India is developing into a global player of the 21st century, and one with major economic and scientific potential – which also makes it an attractive partner for the Max Planck Society. Conversely, interest in Germany by young Indian junior scientists as well as in the Max Planck Society is also growing: between 2000 and 2011, the number of these individuals in the promotion of foreign doctoral students rose from 3.1 to 11.5%.
One more reason for putting the collaboration with India on a new footing. On October 6, 2004, Max Planck President Peter Gruss and State Secretary V.S. Ramamurthy, in the presence of the then Federal Chancellor Gerhard Schröder and the Indian Minister for Science and Technology M. Kapil Sibal, signed a Memorandum of Understanding in New Delhi on the future scientific cooperation between the two countries. The contract provides various tools for strengthening the scientific cooperation between the Max Planck Society and research institutes in India.
The newly-established cooperation with India is turning into a success story: in 2011, more than 640 junior and guest scientists from India visited Max Planck institutes - a rise of more than 30% in the past six years. In terms of the international exchange of young scientists, this has made India one of the largest partner countries of the Max Planck Society. In 2011, almost every ninth foreign doctoral student at Max Planck institutes came from India. Many of them are involved in research as part of an International Max Planck Research School (IMPRS). Indian doctoral students form the largest group of doctoral students at the IMPRS.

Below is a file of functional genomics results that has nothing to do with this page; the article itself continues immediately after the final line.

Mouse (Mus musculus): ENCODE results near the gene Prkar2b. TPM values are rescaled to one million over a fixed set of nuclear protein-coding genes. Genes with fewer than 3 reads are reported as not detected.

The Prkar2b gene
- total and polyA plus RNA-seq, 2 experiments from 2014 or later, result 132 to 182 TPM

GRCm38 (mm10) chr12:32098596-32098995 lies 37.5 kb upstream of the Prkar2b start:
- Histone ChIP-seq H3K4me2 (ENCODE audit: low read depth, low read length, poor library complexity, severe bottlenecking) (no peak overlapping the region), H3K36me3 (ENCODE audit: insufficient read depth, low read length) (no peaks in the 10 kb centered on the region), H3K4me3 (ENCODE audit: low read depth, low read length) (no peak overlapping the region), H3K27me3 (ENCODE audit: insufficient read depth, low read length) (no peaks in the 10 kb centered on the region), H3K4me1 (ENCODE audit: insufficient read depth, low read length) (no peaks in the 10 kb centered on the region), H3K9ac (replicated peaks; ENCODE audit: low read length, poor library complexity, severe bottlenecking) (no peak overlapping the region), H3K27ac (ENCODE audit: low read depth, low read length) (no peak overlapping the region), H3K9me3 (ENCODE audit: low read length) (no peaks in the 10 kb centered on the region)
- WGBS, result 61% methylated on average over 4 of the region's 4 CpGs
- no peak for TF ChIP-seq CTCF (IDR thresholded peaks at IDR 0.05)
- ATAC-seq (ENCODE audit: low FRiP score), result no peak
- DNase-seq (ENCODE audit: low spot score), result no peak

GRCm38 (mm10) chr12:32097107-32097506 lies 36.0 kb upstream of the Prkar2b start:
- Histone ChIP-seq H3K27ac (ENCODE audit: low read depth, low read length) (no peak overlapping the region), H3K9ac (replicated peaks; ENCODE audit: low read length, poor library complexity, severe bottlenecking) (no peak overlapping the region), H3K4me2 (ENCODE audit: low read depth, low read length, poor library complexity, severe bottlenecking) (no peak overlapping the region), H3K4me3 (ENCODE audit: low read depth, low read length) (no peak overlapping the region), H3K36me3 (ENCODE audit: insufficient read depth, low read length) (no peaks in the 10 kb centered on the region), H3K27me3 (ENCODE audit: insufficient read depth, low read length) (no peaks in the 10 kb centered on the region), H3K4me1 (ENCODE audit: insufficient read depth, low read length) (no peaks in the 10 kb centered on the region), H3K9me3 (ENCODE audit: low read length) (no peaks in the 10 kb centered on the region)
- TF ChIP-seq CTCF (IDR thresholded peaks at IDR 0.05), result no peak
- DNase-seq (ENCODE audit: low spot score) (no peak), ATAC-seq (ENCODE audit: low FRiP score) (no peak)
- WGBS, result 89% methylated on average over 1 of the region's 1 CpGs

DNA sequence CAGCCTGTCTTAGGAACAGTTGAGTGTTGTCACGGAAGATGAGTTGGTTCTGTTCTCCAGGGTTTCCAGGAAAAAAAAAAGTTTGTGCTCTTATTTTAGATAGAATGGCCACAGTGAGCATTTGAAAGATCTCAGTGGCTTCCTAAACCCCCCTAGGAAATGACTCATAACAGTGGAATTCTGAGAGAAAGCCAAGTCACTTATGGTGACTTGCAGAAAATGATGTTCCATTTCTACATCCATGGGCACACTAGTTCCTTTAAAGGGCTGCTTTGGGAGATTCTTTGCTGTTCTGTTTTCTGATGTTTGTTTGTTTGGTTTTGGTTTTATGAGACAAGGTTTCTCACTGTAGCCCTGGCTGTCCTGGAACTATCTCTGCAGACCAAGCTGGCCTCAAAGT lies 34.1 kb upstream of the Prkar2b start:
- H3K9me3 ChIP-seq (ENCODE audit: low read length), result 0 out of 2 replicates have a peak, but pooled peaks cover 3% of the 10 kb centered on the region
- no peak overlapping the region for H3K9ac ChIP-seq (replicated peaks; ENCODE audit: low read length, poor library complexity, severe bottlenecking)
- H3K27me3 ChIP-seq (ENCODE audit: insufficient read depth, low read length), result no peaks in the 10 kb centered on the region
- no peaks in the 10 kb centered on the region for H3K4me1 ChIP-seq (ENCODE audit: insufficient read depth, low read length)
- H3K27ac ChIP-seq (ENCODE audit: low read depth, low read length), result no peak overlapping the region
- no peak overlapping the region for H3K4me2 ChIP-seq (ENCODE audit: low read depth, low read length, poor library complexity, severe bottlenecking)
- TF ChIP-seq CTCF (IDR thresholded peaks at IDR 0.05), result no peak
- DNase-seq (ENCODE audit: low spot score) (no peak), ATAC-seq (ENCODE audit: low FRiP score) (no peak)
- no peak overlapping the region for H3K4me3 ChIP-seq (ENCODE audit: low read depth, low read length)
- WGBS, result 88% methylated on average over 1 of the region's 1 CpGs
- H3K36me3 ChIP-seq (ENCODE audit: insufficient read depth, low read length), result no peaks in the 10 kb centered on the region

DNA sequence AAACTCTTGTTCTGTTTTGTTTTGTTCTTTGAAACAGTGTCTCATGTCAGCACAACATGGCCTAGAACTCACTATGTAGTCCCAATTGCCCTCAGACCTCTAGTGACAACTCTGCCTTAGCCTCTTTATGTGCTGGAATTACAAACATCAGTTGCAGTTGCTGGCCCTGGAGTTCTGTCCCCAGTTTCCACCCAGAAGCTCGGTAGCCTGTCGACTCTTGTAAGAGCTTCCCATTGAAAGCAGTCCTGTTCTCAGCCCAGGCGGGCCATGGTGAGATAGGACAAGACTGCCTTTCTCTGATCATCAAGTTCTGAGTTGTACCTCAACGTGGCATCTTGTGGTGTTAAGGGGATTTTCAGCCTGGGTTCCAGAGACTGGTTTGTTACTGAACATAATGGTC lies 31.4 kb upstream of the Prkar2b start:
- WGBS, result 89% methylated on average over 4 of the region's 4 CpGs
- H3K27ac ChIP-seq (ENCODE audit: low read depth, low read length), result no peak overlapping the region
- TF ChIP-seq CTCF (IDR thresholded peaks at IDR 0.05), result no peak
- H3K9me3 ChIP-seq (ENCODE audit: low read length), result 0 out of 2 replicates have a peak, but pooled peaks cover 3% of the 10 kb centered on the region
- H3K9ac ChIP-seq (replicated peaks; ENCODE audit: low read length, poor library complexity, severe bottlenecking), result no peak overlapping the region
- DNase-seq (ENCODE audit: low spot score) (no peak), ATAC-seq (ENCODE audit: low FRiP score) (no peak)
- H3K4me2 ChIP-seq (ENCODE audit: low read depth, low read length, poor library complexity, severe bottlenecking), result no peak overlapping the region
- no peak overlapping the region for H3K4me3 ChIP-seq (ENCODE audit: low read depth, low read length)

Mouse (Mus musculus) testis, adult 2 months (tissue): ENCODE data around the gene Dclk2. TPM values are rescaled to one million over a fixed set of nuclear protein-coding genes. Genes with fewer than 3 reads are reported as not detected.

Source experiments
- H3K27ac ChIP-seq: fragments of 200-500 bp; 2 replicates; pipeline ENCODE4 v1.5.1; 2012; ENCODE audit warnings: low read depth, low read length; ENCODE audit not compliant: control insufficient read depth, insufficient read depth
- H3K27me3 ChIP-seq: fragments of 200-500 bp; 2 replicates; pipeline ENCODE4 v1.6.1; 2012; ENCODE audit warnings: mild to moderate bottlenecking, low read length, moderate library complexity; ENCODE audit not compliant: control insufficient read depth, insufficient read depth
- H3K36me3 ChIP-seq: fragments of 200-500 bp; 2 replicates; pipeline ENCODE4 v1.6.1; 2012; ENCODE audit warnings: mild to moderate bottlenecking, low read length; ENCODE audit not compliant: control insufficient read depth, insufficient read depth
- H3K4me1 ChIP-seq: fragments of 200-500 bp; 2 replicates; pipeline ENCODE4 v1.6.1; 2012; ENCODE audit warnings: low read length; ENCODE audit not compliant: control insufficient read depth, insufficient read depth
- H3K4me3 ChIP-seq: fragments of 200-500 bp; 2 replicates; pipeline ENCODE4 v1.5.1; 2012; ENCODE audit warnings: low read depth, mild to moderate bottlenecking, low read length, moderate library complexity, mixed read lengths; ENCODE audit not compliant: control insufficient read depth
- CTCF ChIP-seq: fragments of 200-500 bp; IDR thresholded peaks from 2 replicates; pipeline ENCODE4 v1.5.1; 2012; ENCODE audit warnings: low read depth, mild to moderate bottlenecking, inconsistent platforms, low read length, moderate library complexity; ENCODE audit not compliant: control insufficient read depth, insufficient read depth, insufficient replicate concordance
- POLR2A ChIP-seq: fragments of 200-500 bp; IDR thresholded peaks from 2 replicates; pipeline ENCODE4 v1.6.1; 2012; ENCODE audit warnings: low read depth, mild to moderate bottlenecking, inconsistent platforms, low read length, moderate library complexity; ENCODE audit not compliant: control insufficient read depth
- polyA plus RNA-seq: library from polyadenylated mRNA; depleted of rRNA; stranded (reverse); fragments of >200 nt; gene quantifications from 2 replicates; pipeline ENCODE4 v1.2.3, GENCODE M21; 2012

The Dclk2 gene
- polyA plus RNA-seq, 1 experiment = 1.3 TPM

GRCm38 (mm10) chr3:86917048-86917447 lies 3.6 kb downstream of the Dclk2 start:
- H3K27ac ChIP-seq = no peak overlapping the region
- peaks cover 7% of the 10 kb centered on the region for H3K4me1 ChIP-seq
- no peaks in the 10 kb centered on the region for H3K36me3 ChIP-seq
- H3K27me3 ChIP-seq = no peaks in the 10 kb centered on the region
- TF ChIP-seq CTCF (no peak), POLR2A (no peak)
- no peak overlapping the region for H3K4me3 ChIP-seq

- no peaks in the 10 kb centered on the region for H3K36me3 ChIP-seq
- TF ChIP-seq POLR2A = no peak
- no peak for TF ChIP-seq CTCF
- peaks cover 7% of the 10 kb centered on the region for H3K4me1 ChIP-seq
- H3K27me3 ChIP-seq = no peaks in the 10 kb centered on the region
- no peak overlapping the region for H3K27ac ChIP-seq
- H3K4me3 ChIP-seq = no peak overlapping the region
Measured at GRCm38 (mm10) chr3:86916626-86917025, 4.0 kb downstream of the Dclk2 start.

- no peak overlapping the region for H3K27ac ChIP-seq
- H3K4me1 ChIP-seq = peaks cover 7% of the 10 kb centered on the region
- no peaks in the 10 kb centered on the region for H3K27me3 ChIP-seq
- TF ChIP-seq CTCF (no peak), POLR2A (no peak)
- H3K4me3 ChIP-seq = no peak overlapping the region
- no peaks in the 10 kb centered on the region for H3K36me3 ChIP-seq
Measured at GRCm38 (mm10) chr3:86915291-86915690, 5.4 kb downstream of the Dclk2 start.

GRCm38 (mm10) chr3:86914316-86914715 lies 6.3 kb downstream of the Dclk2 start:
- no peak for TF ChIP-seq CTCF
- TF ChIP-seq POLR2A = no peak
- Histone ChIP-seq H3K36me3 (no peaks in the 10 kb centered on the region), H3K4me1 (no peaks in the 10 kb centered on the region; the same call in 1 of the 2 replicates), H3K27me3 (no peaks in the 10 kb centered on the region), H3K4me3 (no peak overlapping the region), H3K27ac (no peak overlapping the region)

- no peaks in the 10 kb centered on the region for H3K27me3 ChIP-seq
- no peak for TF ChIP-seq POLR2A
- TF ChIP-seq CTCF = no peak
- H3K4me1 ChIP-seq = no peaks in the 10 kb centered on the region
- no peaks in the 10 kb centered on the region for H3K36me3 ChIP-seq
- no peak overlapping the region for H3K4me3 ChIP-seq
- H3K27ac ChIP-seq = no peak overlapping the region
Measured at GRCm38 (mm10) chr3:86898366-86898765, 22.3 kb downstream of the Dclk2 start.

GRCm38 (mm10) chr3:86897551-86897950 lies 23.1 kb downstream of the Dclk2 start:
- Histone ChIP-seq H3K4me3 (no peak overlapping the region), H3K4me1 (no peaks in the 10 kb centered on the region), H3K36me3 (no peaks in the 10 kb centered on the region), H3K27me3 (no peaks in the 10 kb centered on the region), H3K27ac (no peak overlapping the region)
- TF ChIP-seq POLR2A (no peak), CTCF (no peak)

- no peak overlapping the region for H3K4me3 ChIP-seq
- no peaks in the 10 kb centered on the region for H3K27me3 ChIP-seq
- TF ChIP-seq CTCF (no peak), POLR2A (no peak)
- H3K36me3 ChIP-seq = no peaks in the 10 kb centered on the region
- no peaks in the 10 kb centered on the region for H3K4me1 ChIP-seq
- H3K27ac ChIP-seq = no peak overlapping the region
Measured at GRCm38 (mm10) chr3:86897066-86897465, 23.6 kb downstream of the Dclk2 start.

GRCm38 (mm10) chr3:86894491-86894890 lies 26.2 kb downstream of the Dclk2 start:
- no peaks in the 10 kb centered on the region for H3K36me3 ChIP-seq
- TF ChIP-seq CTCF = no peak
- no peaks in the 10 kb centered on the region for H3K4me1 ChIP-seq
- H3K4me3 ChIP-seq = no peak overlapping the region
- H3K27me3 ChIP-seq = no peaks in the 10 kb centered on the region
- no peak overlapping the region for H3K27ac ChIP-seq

In addition, there are almost 50 project cooperations between Max Planck institutes and research facilities in India, and offers, such as Partner Groups or Max Planck India Fellowships, are also developing successfully.
In February 2010, the Federal President at the time, Horst Köhler, together with the Indian research minister, Prithviraj Chavan, opened an Indo-German Max Planck Center for Computer Science (IMPECS) at the Indian Institute of Technology in Delhi. From the German side, the Max Planck Institutes for Computer Science and Software Systems in Saarbrücken and Kaiserslautern are participating in this venture.
The Indo-German Max Planck-NCBS Center for Research on Lipids at the National Center for Biological Sciences in Bangalore was established in September 2011 as the second Max Planck Center in India. The Max Planck Center of Molecular Cell Biology and Genetics in Dresden was involved in this.
Both Max Planck Centers are co-financed by the MPG, the BMBF and the Indian Department of Science and Technology.